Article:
Product Type: Book, Pages in
Author(s): Allen, C.D
Allen, C.D. 1994. Ecological perspective: linking ecology, GIS, and remote sensing to ecosystem management [Chapter 8]. In: A.V. Sample (ed.). Remote Sensing and GIS in Ecosystem Management. Covelo, CA: Island Press. p. 111-139.
Copyright © 1994 by Island Press. Reproduced by permission of Island Press, Washington, D.C Island Press .
From Remote Sensing and GIS in Ecosystem Management edited by V. Alaric Sample. Copyright © 1994 by Island Press. Reproduced by permission of Island Press, Washington, D.C.
Awareness of significant human impacts on the ecology of Earth's landscapes is not new (Thomas 1956). Over the past decade (Forman and Godron 1986, Urban et a1. 1987) applications of geographic information systems (GIS) and remote sensing technologies have supported a rapid rise in landscape.stale research. The heightened recognition within the research community of the ecological linkages between local sites and larger spatial scales has spawned increasing calls for more holistic management of landscapes (Noss 1983, Harris 1984, Risser 1985, Norse et al. 1986, Agee and Johnson 1988, Franklin 1989, Brooks and Grant 1992, Endangered Species Update-Special Issue 1993, Crow 1994, Grumbine 1994). As a result agencies such as the U.S. Forest Service, U.S. Fish and Wildlife Service, and National Park Service are now converging on "ecosystem management" as a new paradigm to sustainably manage wildlands and maintain biodiversity. However, as this transition occurs, several impediments to implementation of this new paradigm persist, including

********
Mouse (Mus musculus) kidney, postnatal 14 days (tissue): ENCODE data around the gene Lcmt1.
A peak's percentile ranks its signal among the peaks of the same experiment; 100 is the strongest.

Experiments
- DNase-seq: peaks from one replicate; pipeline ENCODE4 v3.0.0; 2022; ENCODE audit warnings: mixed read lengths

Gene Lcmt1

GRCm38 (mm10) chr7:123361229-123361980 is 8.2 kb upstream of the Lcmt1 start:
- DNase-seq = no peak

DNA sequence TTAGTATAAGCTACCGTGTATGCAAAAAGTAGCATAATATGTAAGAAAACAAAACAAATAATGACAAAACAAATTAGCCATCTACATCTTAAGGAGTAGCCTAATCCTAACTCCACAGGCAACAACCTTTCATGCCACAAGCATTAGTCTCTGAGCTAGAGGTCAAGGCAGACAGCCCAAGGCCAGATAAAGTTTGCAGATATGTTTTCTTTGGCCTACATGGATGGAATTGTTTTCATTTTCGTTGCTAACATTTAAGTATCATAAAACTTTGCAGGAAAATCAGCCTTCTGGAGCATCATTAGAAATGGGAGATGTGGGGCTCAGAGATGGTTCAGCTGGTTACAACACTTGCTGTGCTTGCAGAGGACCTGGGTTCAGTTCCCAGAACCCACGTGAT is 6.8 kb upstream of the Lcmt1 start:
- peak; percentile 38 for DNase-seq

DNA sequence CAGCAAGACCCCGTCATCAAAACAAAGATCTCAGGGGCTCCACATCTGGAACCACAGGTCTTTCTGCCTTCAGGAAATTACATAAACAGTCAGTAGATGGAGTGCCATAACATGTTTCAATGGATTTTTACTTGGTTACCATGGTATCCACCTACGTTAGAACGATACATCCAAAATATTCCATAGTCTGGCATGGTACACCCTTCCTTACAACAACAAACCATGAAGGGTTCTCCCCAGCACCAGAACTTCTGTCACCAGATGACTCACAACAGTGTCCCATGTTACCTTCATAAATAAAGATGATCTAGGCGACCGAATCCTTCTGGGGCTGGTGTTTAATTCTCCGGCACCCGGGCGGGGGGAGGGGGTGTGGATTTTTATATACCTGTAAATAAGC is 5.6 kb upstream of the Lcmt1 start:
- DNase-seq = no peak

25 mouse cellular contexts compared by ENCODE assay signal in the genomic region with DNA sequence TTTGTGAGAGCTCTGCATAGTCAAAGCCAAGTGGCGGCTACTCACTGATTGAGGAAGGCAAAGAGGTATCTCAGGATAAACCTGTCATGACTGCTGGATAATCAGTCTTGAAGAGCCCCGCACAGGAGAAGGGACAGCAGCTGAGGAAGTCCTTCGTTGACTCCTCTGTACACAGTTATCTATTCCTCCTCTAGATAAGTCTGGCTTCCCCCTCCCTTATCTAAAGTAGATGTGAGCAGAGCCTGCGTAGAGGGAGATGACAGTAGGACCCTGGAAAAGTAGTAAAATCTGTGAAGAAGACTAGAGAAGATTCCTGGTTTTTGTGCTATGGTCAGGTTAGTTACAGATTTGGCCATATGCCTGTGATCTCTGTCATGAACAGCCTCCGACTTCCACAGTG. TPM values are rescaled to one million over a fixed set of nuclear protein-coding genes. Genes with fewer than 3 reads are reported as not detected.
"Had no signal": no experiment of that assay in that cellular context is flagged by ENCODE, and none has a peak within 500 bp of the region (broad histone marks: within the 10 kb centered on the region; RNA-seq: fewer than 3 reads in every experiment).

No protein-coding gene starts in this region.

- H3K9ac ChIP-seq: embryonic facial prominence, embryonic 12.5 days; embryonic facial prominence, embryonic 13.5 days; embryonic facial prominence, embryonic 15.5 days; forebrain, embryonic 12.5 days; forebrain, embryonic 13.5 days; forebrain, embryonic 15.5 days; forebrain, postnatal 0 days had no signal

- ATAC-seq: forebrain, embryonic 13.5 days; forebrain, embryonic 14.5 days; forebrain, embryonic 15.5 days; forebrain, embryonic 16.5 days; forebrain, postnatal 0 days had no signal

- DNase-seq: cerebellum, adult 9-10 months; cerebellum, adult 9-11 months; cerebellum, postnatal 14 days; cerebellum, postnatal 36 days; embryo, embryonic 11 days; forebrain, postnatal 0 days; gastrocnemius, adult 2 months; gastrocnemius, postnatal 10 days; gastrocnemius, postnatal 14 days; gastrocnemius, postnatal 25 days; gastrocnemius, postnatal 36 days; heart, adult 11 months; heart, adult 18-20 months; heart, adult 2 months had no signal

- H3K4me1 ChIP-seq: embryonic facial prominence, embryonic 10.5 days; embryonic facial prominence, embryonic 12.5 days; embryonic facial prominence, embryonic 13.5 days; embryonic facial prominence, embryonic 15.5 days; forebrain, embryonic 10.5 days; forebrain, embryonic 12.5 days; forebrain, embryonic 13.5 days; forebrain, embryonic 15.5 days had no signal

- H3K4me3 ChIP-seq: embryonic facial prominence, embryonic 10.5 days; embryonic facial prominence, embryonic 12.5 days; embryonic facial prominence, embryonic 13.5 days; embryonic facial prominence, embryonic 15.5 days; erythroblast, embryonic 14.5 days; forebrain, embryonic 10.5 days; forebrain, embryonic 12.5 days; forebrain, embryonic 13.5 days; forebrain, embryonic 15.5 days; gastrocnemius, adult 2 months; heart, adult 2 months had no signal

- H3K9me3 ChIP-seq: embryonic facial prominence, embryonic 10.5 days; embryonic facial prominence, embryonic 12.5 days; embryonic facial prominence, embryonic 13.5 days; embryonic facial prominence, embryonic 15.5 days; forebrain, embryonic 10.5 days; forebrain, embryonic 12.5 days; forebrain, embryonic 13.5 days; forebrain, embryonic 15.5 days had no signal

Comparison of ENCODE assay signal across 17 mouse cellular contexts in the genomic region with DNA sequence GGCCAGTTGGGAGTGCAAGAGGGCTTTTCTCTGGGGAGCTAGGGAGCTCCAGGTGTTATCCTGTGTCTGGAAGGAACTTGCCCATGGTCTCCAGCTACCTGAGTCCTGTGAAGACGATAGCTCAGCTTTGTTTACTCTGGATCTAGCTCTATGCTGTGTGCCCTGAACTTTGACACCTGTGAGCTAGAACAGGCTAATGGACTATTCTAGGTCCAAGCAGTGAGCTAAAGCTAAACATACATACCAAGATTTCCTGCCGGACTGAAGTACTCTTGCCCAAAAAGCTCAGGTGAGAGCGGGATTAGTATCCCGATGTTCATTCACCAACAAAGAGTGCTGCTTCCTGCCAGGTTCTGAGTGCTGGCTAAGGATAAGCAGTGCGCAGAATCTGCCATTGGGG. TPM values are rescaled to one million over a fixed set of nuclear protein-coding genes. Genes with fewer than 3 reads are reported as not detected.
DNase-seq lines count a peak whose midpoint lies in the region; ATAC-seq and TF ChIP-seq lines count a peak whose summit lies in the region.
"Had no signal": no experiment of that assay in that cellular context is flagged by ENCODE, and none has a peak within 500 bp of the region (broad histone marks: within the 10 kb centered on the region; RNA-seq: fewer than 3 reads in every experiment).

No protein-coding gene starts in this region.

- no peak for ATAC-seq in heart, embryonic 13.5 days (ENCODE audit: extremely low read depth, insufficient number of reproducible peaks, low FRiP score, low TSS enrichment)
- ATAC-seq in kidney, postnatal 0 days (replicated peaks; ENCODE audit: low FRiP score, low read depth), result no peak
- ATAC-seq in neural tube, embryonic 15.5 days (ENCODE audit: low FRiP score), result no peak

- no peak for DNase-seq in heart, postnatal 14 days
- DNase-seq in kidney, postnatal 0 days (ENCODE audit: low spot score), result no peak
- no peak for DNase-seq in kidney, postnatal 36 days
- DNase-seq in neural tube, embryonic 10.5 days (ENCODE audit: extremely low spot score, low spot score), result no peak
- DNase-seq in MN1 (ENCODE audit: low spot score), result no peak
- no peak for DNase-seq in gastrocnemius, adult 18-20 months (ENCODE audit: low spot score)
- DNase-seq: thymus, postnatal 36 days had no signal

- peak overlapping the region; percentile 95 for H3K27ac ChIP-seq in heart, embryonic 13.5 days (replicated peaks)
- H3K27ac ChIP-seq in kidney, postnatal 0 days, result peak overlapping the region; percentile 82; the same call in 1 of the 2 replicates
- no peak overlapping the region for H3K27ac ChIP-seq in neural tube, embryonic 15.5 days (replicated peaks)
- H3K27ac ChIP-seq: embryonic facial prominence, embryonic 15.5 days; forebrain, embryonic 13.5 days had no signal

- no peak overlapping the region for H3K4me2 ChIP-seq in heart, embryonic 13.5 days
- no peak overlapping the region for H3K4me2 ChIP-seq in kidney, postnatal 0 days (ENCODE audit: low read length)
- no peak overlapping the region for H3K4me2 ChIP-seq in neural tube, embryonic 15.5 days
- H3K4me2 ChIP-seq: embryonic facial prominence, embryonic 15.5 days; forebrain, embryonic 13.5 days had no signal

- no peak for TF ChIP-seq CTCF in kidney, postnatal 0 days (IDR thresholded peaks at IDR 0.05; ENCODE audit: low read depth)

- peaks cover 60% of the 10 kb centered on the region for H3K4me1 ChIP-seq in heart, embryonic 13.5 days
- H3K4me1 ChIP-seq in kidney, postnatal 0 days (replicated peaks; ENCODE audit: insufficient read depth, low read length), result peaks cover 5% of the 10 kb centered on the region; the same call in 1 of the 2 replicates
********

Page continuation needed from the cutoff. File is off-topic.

This chapter provides an ecological perspective on these issues as applied to ecosystem management in a southwestern U.S. landscape.